Book value per share is a value that common stock holders would have received if all assets of the firm were sold for its accounting value and if all liabilities were settled and residual value divided among common stock holders.
In other words, it is a book value of the firm (the net worth of the company, which is assets minus liabilities) divided by the number of shares of common stock outstanding.
The following formula is used to calculate book value per share:
Book value per share = TA-TL/Number of shares of common stock outstanding
Where TA is Total Assets and TL is total liabilities.
Book value per share method is criticized because it relies on historical data and does not take into account the future-expected earnings of the firm. Therefore, it does not reflect the real market value of the firm.
Another way to evaluate risk of the project is to undertake scenario analysis.
Scenario analysis focus on developing few alternative scenarios and evaluating variability between returns, which can be measured by net present value (NPV).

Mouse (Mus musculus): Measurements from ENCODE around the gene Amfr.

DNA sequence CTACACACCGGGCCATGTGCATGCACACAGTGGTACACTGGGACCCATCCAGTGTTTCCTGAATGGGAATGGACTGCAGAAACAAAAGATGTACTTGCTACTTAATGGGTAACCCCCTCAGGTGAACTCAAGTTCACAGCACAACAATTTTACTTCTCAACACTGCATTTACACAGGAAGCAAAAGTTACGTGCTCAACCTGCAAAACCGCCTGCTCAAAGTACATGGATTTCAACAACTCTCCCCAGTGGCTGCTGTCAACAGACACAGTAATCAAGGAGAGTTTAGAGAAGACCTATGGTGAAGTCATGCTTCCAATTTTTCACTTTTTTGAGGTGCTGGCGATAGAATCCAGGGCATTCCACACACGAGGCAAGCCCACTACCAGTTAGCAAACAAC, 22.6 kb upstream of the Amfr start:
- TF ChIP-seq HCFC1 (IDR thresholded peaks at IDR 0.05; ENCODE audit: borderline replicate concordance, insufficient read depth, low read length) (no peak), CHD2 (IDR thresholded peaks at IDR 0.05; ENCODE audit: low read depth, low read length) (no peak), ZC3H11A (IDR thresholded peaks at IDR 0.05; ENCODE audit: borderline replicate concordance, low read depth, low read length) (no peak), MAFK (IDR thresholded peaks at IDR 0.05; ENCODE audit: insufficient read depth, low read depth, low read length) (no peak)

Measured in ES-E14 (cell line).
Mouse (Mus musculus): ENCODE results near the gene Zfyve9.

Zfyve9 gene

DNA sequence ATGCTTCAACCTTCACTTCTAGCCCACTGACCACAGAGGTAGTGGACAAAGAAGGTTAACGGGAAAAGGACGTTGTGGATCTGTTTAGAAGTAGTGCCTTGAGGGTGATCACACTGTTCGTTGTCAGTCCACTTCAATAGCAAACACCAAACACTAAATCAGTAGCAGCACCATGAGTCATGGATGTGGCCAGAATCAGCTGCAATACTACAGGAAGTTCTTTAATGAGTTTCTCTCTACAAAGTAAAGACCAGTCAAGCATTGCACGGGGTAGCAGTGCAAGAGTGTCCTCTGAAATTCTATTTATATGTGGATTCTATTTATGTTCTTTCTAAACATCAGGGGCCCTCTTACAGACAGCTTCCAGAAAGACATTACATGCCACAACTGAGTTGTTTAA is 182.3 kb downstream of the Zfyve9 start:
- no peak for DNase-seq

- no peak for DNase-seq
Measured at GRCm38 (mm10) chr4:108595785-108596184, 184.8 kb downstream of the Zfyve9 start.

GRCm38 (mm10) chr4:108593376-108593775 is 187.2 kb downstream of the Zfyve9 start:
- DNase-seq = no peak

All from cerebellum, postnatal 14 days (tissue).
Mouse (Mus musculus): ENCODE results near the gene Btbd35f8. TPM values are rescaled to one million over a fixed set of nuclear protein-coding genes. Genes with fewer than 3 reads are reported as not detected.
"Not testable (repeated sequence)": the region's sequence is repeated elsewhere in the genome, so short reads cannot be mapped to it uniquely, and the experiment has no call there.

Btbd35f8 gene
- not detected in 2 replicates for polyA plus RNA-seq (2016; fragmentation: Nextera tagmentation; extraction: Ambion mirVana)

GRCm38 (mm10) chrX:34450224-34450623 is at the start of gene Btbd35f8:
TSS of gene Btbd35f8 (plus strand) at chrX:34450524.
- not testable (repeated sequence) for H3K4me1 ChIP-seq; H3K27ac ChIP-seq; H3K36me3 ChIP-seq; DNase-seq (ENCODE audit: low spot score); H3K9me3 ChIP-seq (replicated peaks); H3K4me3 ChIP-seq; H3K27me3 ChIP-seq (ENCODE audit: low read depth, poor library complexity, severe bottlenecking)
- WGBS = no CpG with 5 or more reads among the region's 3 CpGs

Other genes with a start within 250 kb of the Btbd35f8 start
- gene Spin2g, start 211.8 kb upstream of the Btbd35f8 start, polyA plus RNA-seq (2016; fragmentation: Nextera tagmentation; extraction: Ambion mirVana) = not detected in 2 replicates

For example, we can generate 3 scenarios (optimistic, most likely and pessimistic) and than find NPVs for each of the scenarios. When we know net present values for each scenario, we can find the range.
The range here is found by taking NPV of optimistic outcome less NPV of pessimistic outcome, as shown below:
range (1) = NPV of optimistic outcome – NPV of pessimistic outcome
Alternatively, the range is found by taking annual cash inflow from optimistic outcome and subtracting annual cash inflow from pessimistic outcome, as shown below:
range (2) = annual cash inflow from optimistic outcome – annual cash inflow from pessimistic outcome
Range shows us variability between returns.